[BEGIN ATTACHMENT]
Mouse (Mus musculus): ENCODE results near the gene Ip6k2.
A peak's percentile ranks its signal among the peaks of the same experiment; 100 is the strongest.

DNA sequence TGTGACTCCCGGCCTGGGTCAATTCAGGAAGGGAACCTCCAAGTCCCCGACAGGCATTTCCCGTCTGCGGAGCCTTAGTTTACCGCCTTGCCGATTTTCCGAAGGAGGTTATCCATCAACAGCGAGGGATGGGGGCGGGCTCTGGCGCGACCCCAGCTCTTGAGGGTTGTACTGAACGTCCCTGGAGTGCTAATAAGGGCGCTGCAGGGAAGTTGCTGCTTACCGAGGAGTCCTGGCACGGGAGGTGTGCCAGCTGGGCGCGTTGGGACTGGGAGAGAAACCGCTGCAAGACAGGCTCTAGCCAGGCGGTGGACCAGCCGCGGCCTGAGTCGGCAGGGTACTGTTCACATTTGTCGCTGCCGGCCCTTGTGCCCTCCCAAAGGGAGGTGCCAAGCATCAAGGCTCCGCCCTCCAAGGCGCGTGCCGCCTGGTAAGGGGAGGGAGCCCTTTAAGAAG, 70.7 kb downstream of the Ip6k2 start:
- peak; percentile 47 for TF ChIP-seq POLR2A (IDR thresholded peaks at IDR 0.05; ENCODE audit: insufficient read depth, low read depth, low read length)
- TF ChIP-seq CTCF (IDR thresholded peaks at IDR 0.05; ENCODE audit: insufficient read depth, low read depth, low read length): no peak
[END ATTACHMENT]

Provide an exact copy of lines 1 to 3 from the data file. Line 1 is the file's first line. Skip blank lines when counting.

Mouse (Mus musculus): ENCODE results near the gene Ip6k2.
A peak's percentile ranks its signal among the peaks of the same experiment; 100 is the strongest.

DNA sequence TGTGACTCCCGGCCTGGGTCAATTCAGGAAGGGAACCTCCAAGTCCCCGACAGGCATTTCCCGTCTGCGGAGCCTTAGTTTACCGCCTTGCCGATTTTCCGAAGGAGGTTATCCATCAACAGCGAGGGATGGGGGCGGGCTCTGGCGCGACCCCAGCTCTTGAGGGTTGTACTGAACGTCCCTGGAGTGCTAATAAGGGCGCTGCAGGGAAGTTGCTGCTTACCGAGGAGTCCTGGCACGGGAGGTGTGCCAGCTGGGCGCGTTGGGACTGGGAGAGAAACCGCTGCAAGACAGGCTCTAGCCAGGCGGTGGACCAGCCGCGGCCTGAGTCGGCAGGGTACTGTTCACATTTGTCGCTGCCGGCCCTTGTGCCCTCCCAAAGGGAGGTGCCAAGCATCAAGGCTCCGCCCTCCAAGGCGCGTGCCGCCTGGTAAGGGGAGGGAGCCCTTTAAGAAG, 70.7 kb downstream of the Ip6k2 start: